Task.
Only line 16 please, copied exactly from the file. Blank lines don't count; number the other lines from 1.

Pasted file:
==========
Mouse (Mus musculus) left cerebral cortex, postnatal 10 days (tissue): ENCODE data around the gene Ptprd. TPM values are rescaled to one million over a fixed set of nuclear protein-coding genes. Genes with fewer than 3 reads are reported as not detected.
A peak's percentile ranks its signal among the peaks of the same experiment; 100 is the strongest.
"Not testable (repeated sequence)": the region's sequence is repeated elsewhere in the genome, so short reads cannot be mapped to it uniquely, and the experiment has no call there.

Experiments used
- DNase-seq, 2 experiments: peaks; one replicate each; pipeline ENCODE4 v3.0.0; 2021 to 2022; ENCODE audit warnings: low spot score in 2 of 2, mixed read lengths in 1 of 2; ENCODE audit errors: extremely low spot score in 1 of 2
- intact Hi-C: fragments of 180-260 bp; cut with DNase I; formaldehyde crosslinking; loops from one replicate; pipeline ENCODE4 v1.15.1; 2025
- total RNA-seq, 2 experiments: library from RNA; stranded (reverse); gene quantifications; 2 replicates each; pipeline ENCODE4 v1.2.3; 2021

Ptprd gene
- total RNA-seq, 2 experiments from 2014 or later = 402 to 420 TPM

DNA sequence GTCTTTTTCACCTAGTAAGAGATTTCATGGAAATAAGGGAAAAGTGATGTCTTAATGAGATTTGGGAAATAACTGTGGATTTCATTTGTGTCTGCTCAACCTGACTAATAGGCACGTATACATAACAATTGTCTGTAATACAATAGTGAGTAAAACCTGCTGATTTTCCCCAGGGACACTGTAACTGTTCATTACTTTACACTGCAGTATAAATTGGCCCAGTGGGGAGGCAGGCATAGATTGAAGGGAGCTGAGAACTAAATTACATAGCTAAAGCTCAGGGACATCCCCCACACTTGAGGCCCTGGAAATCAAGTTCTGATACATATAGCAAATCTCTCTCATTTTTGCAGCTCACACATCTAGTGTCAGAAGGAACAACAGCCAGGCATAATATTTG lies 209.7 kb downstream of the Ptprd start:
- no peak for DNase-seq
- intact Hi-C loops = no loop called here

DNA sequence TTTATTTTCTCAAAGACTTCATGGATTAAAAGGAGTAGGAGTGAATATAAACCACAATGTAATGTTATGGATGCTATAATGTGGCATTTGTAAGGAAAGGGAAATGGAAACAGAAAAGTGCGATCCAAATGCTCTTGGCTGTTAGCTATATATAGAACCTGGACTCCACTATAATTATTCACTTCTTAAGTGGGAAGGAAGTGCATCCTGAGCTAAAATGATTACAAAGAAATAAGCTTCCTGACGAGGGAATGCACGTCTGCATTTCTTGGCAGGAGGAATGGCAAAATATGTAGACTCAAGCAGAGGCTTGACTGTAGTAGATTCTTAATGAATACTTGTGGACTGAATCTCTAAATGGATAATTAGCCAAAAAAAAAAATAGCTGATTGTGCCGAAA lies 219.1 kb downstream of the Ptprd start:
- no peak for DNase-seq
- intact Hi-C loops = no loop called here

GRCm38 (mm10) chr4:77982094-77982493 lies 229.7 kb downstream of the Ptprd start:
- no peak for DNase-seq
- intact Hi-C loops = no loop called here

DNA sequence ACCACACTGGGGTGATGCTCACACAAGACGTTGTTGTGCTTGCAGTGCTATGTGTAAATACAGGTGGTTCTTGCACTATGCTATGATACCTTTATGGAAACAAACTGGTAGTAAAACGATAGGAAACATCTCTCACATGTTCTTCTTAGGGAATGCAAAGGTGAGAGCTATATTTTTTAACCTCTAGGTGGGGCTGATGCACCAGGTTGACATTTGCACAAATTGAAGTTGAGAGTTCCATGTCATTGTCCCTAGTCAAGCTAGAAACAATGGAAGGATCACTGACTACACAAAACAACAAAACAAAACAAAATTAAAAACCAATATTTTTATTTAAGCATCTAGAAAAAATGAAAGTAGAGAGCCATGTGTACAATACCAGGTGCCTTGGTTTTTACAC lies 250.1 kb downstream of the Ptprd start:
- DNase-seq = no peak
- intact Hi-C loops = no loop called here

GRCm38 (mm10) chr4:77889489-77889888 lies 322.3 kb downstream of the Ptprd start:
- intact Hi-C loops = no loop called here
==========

GRCm38 (mm10) chr4:77982094-77982493 lies 229.7 kb downstream of the Ptprd start: